Lesson of the Day: ‘Praying Mantises: More Deadly Than We Knew’

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Lesson of the Day: ‘Praying Mantises: More Deadly Than We Knew’

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Featured Article: “Praying Mantises: More Deadly Than We Knew” by Cara Giaimo

Praying mantises have long been viewed as “sit-and-wait predators”; they observe their prey and do not strike until the moment is right. As a result, this kind of predator is often thought of as being robotic and predictable in its behaviors. However, new research has challenged that belief, complicating how we understand insects’ capabilities.

In this lesson, you will learn about the research and findings from a new praying mantis experiment conducted at the University of Sussex. Then, you will observe an insect, compare the movement of a praying mantis to a cheetah, or read a full scientific research article.

Watch these two videos showing a praying mantis capturing its prey. The first video is at full speed:

Now, watch the video, recorded at one-tenth of actual speed:

  • With the recording slowed down, what more are you able to notice about how the praying mantis traps its prey?

  • What do you wonder about how praying mantises hunt and capture their prey?

Read the article, then answer the following questions:

1. What are the two categories of predatory animals? What makes them different from each other?

2. How did research conducted in 2016 about praying mantises challenge previous beliefs about how they strike their prey?

3. What question guided the experiment conducted by Sergio Rossoni, a zoology doctoral student?

4. How did Mr. Rossoni conduct his experiment? What were the methods and techniques he used?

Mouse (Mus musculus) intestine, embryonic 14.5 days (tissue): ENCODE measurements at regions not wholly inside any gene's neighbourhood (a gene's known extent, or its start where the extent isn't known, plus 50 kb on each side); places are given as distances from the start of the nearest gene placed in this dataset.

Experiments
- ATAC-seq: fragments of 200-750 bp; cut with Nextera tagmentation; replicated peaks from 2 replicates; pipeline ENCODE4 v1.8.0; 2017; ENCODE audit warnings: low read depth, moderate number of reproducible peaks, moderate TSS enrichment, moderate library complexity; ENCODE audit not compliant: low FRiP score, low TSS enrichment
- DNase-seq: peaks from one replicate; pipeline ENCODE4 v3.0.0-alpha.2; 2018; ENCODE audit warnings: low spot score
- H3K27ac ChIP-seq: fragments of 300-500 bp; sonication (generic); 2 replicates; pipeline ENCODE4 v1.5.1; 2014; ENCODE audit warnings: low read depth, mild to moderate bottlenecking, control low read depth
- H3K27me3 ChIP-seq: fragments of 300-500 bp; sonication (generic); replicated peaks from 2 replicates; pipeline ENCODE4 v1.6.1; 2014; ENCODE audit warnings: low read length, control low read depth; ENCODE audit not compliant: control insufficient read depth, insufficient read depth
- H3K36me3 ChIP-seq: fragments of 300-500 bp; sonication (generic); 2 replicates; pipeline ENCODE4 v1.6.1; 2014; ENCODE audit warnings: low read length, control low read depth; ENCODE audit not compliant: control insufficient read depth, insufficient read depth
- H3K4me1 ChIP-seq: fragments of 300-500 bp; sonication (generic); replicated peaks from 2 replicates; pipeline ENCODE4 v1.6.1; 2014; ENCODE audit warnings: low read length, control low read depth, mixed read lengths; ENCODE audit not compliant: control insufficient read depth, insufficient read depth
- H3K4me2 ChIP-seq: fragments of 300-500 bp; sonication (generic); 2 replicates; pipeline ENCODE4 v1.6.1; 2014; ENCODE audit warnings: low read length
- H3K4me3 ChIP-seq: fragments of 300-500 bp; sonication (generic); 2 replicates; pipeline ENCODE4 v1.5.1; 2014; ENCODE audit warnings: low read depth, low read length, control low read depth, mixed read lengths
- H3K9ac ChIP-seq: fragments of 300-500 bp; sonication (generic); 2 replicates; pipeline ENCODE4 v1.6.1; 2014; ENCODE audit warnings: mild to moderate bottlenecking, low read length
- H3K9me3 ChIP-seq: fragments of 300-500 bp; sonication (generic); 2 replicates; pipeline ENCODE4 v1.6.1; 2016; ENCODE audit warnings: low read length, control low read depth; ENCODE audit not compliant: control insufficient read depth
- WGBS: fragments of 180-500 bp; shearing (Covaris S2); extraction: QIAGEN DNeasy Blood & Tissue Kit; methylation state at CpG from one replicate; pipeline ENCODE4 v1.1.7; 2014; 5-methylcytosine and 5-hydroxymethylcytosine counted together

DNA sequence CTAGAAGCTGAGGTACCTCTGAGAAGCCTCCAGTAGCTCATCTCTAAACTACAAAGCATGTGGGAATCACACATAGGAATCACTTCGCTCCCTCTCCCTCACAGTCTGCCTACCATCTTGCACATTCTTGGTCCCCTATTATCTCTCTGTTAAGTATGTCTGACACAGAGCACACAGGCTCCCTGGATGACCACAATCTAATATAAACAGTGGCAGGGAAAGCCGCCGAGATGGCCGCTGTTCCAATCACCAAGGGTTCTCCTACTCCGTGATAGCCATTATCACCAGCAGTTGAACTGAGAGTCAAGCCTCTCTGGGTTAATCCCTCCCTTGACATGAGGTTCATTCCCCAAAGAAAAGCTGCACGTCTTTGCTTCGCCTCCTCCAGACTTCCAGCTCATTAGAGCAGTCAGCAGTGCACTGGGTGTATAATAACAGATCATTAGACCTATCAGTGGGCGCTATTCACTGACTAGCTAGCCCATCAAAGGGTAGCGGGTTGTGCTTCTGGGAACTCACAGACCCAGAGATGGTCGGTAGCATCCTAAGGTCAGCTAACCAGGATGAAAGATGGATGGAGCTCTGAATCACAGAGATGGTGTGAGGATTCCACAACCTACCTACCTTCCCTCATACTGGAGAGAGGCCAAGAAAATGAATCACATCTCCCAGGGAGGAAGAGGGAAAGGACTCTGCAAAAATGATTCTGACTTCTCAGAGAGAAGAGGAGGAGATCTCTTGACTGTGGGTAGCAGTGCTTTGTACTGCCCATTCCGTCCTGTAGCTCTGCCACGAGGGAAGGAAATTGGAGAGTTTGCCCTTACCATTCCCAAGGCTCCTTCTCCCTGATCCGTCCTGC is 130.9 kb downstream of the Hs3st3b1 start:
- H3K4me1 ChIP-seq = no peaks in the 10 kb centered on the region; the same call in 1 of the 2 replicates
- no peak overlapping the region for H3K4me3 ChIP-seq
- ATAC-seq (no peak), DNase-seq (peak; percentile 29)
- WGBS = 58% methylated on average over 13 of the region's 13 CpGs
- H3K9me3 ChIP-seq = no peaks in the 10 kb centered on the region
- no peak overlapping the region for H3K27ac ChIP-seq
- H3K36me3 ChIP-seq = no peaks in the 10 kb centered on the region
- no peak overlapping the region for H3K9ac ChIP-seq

5. What were the findings of Mr. Rossoni’s experiment? What are the larger implications of Mr. Rossini’s research?

Make a list of the insects you see inside and outside of your home. What have you observed those insects doing? Maybe you have seen an ant carrying a crumb or a ladybug crawling on a piece of fresh fruit.

Spend some time observing one insect with a focus on its movement:

  • What are the tempo, rhythm and pace of the insect’s movements?

  • What part of its body does it lead with?

  • What happens when it becomes aware of your presence?

Then, conduct additional research — National Geographic is a good place to start — about the insect you were watching. Here are some questions to guide your research: Is the insect typically a predator or prey? What does it eat? How does it see or navigate the space around it?

The featured article mentions the movement of cheetahs, which are categorized as pursuit predators. Watch this one-minute video, from a 2013 Times article, that documents how cheetahs hunt their prey:

To guide your reading, use this advice adapted from Science News for Students:

1. Take your time.

You may need several hours, or even a whole day, to work your way through the research article. You should reread the featured article and use what you learned to support your reading.

3. As you read the research article, rewrite each section using your own words.

In addition to writing, you can take notes or draw diagrams. You can challenge yourself to make the content of the article accessible for a fifth grader, or write sentences that explain the concepts in 280 characters or less, like a tweet.

4. After you are done reading the article, answer the following questions:

  • What methods did the scientists use to answer their question?

  • What techniques did they use to identify something new?

  • What answers did the scientists come up with? Why do they think their answers are important?

  • What are the limitations of the findings? What more do you want to know?